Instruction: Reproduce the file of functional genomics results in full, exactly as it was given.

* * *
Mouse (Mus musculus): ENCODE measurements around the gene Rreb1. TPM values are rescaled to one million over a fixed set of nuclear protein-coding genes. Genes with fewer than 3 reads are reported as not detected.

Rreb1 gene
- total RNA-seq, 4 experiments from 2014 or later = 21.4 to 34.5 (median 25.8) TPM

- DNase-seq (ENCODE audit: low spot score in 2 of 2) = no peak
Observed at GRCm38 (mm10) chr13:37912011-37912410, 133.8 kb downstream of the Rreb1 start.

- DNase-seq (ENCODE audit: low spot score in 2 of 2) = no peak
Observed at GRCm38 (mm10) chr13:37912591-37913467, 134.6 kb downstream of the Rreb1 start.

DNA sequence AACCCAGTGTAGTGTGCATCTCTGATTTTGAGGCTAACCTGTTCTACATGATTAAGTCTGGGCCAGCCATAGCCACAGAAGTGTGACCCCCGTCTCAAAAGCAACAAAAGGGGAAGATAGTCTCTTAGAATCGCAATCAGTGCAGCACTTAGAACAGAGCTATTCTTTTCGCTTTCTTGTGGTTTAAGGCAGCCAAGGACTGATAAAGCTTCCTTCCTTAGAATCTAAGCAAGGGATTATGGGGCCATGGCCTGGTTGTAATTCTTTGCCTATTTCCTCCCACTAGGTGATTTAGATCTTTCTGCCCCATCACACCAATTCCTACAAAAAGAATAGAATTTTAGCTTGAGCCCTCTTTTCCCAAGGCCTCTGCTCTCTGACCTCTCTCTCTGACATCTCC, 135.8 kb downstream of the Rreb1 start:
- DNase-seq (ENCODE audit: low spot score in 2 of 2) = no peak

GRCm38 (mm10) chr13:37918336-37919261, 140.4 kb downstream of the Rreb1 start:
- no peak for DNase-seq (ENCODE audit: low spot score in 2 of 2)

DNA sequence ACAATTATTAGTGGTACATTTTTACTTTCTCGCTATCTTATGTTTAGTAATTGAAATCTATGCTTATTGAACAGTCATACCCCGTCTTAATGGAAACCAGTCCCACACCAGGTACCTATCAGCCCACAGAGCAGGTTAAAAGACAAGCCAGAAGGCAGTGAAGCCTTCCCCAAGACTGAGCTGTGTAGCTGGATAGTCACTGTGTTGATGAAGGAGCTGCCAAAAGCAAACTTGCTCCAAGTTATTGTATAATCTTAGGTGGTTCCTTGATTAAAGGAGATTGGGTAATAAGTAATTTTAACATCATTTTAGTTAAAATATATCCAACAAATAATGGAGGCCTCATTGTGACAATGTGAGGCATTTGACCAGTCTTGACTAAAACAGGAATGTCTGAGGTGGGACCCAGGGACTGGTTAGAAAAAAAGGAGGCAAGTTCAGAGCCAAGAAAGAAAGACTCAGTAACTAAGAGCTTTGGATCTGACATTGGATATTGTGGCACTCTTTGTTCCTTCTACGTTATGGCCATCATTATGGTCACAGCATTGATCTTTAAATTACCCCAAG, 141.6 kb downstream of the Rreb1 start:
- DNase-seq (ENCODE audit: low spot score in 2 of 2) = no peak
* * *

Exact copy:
Mouse (Mus musculus): ENCODE measurements around the gene Rreb1. TPM values are rescaled to one million over a fixed set of nuclear protein-coding genes. Genes with fewer than 3 reads are reported as not detected.

Rreb1 gene
- total RNA-seq, 4 experiments from 2014 or later = 21.4 to 34.5 (median 25.8) TPM

- DNase-seq (ENCODE audit: low spot score in 2 of 2) = no peak
Observed at GRCm38 (mm10) chr13:37912011-37912410, 133.8 kb downstream of the Rreb1 start.

- DNase-seq (ENCODE audit: low spot score in 2 of 2) = no peak
Observed at GRCm38 (mm10) chr13:37912591-37913467, 134.6 kb downstream of the Rreb1 start.

DNA sequence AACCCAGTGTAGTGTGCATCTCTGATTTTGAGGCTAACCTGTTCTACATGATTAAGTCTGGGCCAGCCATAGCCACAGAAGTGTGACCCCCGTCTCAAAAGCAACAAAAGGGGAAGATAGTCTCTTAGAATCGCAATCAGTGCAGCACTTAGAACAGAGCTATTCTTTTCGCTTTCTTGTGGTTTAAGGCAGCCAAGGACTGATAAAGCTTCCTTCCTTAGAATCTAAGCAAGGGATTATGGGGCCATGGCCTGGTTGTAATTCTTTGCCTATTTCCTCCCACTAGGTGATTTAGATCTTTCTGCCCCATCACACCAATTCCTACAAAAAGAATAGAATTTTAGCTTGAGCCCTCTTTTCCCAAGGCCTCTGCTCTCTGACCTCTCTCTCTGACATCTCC, 135.8 kb downstream of the Rreb1 start:
- DNase-seq (ENCODE audit: low spot score in 2 of 2) = no peak

GRCm38 (mm10) chr13:37918336-37919261, 140.4 kb downstream of the Rreb1 start:
- no peak for DNase-seq (ENCODE audit: low spot score in 2 of 2)

DNA sequence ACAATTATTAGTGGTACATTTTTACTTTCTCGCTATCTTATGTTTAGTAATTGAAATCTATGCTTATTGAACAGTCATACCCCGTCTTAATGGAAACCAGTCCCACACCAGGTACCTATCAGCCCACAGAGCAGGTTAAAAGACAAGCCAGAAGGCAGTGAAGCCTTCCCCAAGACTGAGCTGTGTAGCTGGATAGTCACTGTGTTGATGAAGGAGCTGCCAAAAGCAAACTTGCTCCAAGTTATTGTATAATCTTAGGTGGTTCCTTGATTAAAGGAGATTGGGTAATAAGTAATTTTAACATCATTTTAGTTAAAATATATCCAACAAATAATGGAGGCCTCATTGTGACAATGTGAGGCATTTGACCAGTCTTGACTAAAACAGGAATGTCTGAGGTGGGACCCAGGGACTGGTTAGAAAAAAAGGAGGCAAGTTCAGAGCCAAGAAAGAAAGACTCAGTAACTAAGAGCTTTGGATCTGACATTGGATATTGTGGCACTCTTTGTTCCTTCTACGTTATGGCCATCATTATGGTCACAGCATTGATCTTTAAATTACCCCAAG, 141.6 kb downstream of the Rreb1 start:
- DNase-seq (ENCODE audit: low spot score in 2 of 2) = no peak